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Laser dose and degree of skin damage

by:LASERRPAIR     2020-06-04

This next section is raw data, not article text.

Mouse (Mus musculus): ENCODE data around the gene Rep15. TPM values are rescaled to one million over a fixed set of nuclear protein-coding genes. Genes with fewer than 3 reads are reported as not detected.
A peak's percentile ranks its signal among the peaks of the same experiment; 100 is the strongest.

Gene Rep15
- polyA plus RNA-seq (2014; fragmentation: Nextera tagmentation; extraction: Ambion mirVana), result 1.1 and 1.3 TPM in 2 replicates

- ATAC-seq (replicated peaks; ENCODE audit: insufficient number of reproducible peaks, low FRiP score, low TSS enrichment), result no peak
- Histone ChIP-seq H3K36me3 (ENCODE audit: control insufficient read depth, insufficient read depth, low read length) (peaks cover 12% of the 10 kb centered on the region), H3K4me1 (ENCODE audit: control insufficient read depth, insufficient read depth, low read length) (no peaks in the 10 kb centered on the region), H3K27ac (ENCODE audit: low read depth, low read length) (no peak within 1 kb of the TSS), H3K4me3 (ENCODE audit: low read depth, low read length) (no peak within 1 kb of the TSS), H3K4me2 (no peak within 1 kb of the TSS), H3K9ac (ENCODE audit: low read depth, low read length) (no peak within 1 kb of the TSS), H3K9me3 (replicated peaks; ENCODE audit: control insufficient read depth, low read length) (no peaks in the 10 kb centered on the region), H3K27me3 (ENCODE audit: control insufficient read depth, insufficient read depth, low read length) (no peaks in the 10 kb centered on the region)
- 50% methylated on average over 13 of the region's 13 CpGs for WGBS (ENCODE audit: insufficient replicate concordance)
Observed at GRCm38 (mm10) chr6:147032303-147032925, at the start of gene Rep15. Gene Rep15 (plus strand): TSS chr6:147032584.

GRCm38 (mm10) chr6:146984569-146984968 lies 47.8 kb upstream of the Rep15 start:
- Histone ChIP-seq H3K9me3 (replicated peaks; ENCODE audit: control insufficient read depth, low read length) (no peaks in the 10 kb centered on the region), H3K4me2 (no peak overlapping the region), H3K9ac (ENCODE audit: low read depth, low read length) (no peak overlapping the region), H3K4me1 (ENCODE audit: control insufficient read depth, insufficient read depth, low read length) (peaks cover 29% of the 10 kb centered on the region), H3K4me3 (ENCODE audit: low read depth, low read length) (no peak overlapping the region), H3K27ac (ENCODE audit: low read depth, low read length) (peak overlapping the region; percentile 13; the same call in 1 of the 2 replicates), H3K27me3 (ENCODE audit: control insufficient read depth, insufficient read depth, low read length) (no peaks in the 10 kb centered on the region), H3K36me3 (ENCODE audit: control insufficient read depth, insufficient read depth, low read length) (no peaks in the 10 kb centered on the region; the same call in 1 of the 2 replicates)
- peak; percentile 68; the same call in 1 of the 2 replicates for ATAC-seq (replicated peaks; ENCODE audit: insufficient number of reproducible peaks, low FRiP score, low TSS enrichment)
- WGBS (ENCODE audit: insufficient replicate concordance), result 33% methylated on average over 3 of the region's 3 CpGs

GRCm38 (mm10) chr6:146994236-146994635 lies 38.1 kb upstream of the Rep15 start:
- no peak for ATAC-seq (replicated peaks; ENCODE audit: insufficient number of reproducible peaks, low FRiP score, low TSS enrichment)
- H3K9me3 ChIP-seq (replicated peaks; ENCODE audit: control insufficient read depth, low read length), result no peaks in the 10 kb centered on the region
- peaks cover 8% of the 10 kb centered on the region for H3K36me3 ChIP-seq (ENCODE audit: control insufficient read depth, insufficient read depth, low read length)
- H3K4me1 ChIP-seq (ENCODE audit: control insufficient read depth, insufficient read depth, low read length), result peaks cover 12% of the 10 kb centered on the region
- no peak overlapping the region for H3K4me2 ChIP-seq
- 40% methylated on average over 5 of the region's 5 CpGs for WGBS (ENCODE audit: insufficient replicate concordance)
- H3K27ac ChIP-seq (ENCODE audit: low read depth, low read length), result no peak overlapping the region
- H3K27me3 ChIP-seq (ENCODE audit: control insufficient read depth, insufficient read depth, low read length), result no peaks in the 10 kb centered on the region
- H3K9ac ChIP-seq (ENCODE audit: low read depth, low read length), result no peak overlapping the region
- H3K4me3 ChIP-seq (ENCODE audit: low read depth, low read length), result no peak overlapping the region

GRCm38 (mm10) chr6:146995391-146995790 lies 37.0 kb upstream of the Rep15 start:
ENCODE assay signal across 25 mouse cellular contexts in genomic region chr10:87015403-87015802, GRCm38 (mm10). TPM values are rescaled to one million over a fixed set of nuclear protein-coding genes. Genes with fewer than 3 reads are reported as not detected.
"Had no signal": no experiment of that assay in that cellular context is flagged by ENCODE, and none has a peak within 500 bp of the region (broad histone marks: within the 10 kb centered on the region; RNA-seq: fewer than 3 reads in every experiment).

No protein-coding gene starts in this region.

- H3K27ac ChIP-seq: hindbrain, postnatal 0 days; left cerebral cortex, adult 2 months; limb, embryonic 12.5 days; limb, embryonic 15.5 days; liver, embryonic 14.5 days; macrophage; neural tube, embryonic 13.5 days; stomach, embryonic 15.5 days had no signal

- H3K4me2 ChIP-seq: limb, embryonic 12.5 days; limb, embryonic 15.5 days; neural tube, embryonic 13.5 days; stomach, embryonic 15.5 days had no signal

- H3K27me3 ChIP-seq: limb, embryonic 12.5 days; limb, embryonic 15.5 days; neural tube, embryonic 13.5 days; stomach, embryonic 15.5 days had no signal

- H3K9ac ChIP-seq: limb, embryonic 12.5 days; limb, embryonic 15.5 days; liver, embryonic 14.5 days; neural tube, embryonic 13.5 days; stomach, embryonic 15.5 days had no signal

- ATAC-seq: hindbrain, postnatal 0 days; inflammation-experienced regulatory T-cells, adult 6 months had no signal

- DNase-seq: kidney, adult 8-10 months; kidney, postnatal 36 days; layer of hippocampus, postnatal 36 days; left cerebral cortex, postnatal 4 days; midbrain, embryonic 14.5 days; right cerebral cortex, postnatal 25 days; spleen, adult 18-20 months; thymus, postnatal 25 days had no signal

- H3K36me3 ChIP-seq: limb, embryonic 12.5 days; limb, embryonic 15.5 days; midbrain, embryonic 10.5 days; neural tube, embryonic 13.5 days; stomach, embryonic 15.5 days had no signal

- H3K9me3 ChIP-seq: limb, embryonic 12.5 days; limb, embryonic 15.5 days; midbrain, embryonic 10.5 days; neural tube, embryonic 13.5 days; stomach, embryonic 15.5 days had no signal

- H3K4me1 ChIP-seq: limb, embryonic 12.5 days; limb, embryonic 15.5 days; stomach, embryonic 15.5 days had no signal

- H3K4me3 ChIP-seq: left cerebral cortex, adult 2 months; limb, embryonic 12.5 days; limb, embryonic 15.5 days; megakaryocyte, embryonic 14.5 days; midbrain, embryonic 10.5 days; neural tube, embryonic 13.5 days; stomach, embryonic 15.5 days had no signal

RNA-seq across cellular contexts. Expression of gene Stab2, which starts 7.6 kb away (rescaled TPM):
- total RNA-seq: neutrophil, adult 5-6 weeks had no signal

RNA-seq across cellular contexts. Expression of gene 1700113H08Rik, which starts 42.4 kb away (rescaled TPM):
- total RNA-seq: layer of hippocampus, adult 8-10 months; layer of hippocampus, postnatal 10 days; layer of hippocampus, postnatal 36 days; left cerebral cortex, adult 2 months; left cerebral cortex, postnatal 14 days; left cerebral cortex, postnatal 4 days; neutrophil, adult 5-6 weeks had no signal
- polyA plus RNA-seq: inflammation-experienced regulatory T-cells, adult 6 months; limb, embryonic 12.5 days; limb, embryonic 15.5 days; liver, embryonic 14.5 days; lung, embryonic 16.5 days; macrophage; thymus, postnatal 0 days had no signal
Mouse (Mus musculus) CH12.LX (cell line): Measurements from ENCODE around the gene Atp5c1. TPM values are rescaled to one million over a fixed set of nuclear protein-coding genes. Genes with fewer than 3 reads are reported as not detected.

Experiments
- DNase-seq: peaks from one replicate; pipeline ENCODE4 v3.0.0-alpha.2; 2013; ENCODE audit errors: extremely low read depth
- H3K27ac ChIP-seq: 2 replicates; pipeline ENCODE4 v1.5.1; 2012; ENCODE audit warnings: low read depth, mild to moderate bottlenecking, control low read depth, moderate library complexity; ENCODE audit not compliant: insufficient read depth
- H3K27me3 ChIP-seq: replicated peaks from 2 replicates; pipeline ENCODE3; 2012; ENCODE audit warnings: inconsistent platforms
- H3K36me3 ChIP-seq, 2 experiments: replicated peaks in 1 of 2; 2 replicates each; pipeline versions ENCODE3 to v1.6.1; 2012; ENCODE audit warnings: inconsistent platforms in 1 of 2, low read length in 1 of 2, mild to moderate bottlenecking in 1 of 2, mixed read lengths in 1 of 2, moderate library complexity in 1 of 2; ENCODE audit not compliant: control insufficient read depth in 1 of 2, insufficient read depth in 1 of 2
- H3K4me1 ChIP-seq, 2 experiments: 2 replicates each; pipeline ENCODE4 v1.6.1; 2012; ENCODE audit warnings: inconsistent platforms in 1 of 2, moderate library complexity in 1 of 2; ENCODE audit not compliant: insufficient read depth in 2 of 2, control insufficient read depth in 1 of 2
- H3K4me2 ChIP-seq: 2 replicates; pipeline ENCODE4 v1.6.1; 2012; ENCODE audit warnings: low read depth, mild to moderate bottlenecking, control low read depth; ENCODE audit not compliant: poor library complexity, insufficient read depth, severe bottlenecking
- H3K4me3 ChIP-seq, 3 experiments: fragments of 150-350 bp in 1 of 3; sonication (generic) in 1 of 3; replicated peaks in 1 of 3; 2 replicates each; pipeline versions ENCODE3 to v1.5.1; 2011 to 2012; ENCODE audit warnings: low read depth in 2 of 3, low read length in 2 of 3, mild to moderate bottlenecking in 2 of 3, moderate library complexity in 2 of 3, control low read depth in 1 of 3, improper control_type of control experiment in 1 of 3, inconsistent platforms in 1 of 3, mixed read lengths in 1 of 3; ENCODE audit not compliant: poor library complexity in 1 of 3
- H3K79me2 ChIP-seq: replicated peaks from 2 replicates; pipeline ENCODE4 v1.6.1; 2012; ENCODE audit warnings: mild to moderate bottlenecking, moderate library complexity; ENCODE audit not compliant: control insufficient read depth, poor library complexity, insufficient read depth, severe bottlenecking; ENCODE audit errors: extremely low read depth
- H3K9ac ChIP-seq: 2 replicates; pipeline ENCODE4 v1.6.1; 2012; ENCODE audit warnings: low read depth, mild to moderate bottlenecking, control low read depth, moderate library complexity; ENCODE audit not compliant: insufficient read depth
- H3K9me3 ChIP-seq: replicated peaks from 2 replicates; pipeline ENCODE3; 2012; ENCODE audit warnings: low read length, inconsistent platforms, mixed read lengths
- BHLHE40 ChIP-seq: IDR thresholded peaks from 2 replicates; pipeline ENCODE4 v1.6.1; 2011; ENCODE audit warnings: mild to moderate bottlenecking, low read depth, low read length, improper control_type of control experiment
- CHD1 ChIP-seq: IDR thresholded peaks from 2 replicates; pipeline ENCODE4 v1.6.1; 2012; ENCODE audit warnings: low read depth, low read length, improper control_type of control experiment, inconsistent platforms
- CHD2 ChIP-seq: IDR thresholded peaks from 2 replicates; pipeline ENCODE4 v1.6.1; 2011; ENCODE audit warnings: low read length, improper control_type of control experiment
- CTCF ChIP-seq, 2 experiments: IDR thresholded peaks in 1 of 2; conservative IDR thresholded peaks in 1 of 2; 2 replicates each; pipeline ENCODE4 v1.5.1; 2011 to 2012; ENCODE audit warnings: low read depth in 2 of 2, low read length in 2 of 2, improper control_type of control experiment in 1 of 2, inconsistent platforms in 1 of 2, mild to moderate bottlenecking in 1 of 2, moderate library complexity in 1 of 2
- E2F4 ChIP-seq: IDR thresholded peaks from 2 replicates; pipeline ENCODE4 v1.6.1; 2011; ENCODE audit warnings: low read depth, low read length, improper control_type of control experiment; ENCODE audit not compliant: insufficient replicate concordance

???????After a lot of practice, the greater the laser power density (or energy density) used when irradiating the skin, the greater the damage to the skin, and there is a positive correlation between the two. After the skin absorbs laser energy that exceeds the safety threshold, the skin on the exposed area will appear thermally induced erythema, blisters, coagulation and thermally induced carbonization, boiling, combustion and thermally induced vaporization with increasing dose. Therefore, the mechanism of laser damage to the skin is mainly caused by the thermal effect of the laser. After the skin absorbs laser energy, the local skin temperature rises within a short period of time, and the degree of temperature rise is different, causing different damage. In particular, infrared lasers are prominent, such as CO2 lasers (vapor lasers). The skin has a high absorption rate of 10.6 μm wavelength infrared lasers and low transmittance. The skin absorbs CO2 lasers strongly, causing the local temperature of the skin to rise rapidly. High, very easy to cause damage. The severity of laser damage to the skin is determined by the skin's laser absorption rate, which is determined by the laser's wavelength. The higher the skin's absorption rate of a certain wavelength of laser, the more serious the damage will be. For example, when the skin's absorption rate of ultraviolet laser and infrared laser is very high, these two types of lasers are the main band lasers that damage the skin. ???????The main effect of infrared laser on the skin is thermal burns. This kind of laser irradiates the skin, and the power is relatively small, causing the capillaries to dilate, and the skin is red and fever. As the laser power density increases, the degree of thermal damage also increases. On the contrary, the effect of ultraviolet laser on the skin is mainly light. When irradiated with ultraviolet laser light on the skin, it can cause skin erythema and aging, and can cause severe carcinogenesis when overdose. Ultraviolet light waves that are most harmful to the skin are between 270 and 290 nm, and wavelengths larger or smaller than 270 to 290 nm are relatively less harmful. The YAG infrared laser with a wavelength of 1.064um is less harmful to the skin.
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